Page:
• El Negro Acacia (Tomás Medina Caracas), one of the key financial masterminds behind FARC's drug and arms trades, who was killed in a Colombian air force strike in 2007
  • Martin Caballero (Gustavo Rueda Diaz), leader of the Caribbean bloc of the FARC, who was killed in military action in October 2007
  • Raul Reyes (Luis Edgar Devia Silva), FARC's No. 2 and one of its most long-standing and experienced operational commanders, who was killed March 1; no member of FARC's ruling secretariat had been killed or captured before
  • Ivan Rios (Jose Juvenal Velandia), another senior secretariat member, who was killed March 3 by his own subordinate, who then surrendered to the Colombians
  • Tirofijo (Manuel Marulanda Velez, also known as Pedro Antonio Marin Marin), the long-standing chief and ideological leader of the FARC, who was revealed in May to have died of a heart attack on March 26
  • Karina (Nelly Avila Moreno, also known as Eldaneyis Mosquera), FARC's highest-ranking female commander, who defected with her child in May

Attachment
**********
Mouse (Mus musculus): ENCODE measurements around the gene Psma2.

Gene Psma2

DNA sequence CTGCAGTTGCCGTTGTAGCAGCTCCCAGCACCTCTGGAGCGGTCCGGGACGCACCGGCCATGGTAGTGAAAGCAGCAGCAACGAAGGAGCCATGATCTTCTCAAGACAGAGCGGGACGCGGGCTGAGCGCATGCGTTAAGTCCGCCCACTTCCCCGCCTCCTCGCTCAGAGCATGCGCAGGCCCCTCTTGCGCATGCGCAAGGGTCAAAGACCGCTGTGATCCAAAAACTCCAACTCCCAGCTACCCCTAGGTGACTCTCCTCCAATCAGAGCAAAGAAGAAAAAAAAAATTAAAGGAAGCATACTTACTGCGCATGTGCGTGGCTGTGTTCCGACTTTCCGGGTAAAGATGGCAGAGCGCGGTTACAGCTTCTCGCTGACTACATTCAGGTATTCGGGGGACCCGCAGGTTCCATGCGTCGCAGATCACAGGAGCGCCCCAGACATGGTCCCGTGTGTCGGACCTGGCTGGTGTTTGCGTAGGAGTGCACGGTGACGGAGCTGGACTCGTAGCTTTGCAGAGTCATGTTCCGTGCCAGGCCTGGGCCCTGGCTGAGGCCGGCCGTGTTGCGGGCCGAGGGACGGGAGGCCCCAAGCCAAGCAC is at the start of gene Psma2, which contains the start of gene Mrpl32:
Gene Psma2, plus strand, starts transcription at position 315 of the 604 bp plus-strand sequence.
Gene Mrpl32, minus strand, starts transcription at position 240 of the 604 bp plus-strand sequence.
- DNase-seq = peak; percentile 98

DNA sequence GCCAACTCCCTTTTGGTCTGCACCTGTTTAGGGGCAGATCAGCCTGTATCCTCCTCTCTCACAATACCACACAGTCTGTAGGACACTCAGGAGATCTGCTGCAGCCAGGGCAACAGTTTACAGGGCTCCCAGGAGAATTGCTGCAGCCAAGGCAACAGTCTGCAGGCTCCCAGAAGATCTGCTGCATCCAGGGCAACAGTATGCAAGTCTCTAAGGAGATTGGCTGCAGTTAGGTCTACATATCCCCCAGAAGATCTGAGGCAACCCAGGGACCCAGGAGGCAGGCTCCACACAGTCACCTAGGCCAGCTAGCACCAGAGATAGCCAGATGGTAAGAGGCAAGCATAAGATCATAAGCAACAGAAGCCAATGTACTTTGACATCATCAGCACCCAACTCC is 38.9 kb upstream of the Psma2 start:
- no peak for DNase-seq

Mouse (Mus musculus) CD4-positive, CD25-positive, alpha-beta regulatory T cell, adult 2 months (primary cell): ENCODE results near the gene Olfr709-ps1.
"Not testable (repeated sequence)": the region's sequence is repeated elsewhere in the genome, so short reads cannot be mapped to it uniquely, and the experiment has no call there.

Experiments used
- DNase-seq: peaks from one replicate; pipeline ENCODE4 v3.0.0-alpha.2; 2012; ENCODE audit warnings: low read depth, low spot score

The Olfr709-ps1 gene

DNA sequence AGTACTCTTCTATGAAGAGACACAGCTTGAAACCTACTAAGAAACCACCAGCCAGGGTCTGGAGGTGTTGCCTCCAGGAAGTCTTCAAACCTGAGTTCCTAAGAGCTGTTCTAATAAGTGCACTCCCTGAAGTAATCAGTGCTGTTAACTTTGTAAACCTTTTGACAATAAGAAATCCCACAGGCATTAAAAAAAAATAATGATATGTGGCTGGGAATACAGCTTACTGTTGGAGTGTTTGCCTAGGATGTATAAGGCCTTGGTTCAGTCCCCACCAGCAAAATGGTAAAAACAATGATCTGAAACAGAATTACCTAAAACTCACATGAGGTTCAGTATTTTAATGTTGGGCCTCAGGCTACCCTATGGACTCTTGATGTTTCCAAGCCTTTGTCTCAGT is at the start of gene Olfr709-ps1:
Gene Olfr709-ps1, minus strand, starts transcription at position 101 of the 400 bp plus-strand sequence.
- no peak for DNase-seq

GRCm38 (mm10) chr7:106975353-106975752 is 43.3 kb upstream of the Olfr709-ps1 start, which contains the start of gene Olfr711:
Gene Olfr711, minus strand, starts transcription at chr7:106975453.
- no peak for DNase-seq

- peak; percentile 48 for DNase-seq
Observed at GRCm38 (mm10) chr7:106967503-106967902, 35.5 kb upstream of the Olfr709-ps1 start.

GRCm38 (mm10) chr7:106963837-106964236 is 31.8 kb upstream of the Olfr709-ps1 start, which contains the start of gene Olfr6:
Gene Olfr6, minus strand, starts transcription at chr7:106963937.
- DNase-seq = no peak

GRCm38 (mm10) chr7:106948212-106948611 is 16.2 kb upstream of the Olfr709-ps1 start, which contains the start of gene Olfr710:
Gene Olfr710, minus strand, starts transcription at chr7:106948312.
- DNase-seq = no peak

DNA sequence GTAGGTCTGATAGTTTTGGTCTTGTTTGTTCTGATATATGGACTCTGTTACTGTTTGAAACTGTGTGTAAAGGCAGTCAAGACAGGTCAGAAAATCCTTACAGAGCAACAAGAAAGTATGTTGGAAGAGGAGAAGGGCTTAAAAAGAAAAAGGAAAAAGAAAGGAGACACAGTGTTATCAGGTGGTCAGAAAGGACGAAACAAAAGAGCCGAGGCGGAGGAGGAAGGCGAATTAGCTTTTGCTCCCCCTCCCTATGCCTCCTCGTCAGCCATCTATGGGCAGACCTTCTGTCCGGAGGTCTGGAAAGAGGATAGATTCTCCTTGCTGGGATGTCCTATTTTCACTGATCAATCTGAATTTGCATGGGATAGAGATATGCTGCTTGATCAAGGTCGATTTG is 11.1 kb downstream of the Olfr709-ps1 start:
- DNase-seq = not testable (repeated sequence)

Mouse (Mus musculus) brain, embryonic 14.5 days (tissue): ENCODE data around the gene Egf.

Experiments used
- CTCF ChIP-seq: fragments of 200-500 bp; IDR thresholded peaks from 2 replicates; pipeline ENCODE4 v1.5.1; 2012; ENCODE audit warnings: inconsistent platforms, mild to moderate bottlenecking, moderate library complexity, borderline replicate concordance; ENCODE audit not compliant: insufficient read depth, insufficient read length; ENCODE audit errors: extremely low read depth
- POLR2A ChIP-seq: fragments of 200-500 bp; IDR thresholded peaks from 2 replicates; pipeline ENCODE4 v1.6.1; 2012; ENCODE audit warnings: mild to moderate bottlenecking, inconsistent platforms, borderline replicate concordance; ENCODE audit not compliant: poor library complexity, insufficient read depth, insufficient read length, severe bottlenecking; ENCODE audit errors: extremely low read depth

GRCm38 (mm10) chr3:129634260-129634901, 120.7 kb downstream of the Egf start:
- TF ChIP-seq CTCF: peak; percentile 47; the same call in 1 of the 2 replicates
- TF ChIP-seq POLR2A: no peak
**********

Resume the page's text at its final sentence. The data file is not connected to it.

Rios' demise is perhaps the most telling, as the effects of leaders getting killed or captured have been compounded by defections. These defectors — part of a "demobilization" process that includes extensive debriefing and then special assistance — further undermines the FARC. According to Bogota, the number of demobilized FARC individuals increased to more than 1,300 in 2003 (nearly triple the 2002 level) and has remained above 1,000 FARC fighters annually ever since, spiking to nearly 2,500 in 2007. These defectors not only reveal critical and sensitive operational and organizational intelligence, but sometimes become guides for Colombian troops, leading them through hills and minefields. Others give radio statements broadcast by the government nationwide, exhorting their former compatriots to demobilize, too. Altogether, the loss of the FARC's senior leadership has given the Colombian military the initiative and momentum against the FARC. Government troops appear to be gleaning and effectively processing significant and actionable intelligence in a sustained fashion while undermining the FARC's once strong command and control system. Operationally, the FARC has begun to pull back from more traditional and larger-scale military formations and operations to smaller unit guerrilla tactics — a trend reflective of both the Colombian military's successes and the FARC's recruiting problems. Desertion is reportedly rampant, and the militant group appears to be losing more personnel than it recruits. Its ranks have thinned considerably; according to U.S. Southern Command, the FARC now has some 9,000 fighters, which is more than Bogota admits but much less than its 2001 membership of 16,000. Though the FARC still draws impressive revenues from the drug trade (a 2006 U.S. Department of Justice indictment claimed that FARC was responsible for supplying half the world's cocaine), its revenues have declined due to a variety of factors — not the least of which is government efforts against the FARC. According to the Colombian government, the FARC's revenues have declined from a high of roughly $1.3 billion in 2002 to around $500 million in 2007, no doubt creating challenges everywhere from payroll to ammunition stores. This decline has no doubt been an important contributing factor to the rise in defections. On a more fundamental level, the national climate has begun to shift in a direction detrimental to the FARC. Whatever domestic complaints that might exist about Uribe, his government does not display the kind of incompetence that gave rise to the FARC in the first place (though it has inspired allegations of corruption). Meanwhile, the popular appetite for Marxist revolution is eroding, and the country as a whole has long wearied of the decades-long conflict. The rural locals that once provided support and sanctuary for the FARC have begun to turn against the insurgent group. The sustained military campaign orchestrated by Bogota appears to have convinced them that the Colombian government is here to stay, and might even be able to protect them from militant reprisal. These two concurrent and interrelated trajectories — the increasing effectiveness of the government's multifaceted efforts against the FARC and the erosion of both the support and organizational structure of the group — bode ill for South America's last major Marxist insurgency. Nevertheless, the writ of law remains another matter entirely in much of rural Colombia, where much of the world's coca is grown and processed into cocaine. While there have been significant shifts in smuggling and trafficking since the heyday of the Colombian cartels in the 1980s, it remains an extremely lucrative business (though at least some illegal enterprises in the darker corners of Colombia could be worrying about where Bogota's new mobile and battle-hardened army will be turning next, should it have the capacity). The challenge is not just consolidating the government's gains, but establishing enduring solutions to the drug trade. It is important not to be too optimistic about the future of drug trafficking in South America. The high profits generated by the drug trade and the large amount of suitably arable land in South America mean that coca eradication in some areas will simply lead to coca cultivation in others. Even without the FARC, there will be coca growers and cocaine producers in Colombia. And should the FARC be defeated, something will fill the vacuum — be it a new amalgamation of the FARC or another creature entirely.